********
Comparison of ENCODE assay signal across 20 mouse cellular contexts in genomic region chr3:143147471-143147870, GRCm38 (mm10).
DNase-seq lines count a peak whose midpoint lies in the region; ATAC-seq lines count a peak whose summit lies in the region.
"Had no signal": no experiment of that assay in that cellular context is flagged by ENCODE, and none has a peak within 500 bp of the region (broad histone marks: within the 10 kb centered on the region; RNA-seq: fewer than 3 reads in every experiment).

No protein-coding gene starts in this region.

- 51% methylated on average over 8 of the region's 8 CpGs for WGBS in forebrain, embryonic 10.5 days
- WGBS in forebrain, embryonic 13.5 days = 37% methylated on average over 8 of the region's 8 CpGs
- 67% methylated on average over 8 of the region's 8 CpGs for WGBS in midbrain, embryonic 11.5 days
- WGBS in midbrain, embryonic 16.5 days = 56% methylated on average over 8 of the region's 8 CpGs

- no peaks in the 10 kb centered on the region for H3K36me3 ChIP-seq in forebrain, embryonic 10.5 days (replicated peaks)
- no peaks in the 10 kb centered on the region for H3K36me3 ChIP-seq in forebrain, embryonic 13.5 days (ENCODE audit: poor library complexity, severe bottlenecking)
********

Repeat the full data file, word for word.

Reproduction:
Comparison of ENCODE assay signal across 20 mouse cellular contexts in genomic region chr3:143147471-143147870, GRCm38 (mm10).
DNase-seq lines count a peak whose midpoint lies in the region; ATAC-seq lines count a peak whose summit lies in the region.
"Had no signal": no experiment of that assay in that cellular context is flagged by ENCODE, and none has a peak within 500 bp of the region (broad histone marks: within the 10 kb centered on the region; RNA-seq: fewer than 3 reads in every experiment).

No protein-coding gene starts in this region.

- 51% methylated on average over 8 of the region's 8 CpGs for WGBS in forebrain, embryonic 10.5 days
- WGBS in forebrain, embryonic 13.5 days = 37% methylated on average over 8 of the region's 8 CpGs
- 67% methylated on average over 8 of the region's 8 CpGs for WGBS in midbrain, embryonic 11.5 days
- WGBS in midbrain, embryonic 16.5 days = 56% methylated on average over 8 of the region's 8 CpGs

- no peaks in the 10 kb centered on the region for H3K36me3 ChIP-seq in forebrain, embryonic 10.5 days (replicated peaks)
- no peaks in the 10 kb centered on the region for H3K36me3 ChIP-seq in forebrain, embryonic 13.5 days (ENCODE audit: poor library complexity, severe bottlenecking)